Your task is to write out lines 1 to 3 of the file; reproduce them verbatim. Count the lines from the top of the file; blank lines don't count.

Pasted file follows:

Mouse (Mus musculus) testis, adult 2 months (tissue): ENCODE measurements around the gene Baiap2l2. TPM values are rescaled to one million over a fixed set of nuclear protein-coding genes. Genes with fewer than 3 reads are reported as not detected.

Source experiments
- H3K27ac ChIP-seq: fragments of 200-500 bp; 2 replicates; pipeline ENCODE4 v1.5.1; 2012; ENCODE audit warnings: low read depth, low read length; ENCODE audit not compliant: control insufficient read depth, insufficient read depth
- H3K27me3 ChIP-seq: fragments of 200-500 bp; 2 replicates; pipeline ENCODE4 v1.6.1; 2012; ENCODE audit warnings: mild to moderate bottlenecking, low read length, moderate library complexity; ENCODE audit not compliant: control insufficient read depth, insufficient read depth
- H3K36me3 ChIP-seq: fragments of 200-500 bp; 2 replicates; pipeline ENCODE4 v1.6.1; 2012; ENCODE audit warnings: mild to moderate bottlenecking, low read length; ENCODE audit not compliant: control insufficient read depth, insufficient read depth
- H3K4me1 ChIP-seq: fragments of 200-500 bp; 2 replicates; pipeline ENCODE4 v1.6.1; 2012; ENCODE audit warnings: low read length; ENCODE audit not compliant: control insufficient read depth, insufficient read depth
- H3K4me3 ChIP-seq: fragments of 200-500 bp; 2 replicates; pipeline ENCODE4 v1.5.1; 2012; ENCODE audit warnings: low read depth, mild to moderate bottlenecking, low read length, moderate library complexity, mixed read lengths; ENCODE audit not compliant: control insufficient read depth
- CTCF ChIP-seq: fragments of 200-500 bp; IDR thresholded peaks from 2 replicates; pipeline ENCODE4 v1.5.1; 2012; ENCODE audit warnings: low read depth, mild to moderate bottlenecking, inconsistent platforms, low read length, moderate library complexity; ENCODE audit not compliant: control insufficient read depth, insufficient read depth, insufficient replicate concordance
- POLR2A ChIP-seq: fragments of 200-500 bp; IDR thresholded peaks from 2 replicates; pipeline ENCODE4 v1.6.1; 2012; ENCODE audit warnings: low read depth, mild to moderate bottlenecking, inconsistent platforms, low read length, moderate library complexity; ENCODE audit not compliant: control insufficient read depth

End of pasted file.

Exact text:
Mouse (Mus musculus) testis, adult 2 months (tissue): ENCODE measurements around the gene Baiap2l2. TPM values are rescaled to one million over a fixed set of nuclear protein-coding genes. Genes with fewer than 3 reads are reported as not detected.

Source experiments
- H3K27ac ChIP-seq: fragments of 200-500 bp; 2 replicates; pipeline ENCODE4 v1.5.1; 2012; ENCODE audit warnings: low read depth, low read length; ENCODE audit not compliant: control insufficient read depth, insufficient read depth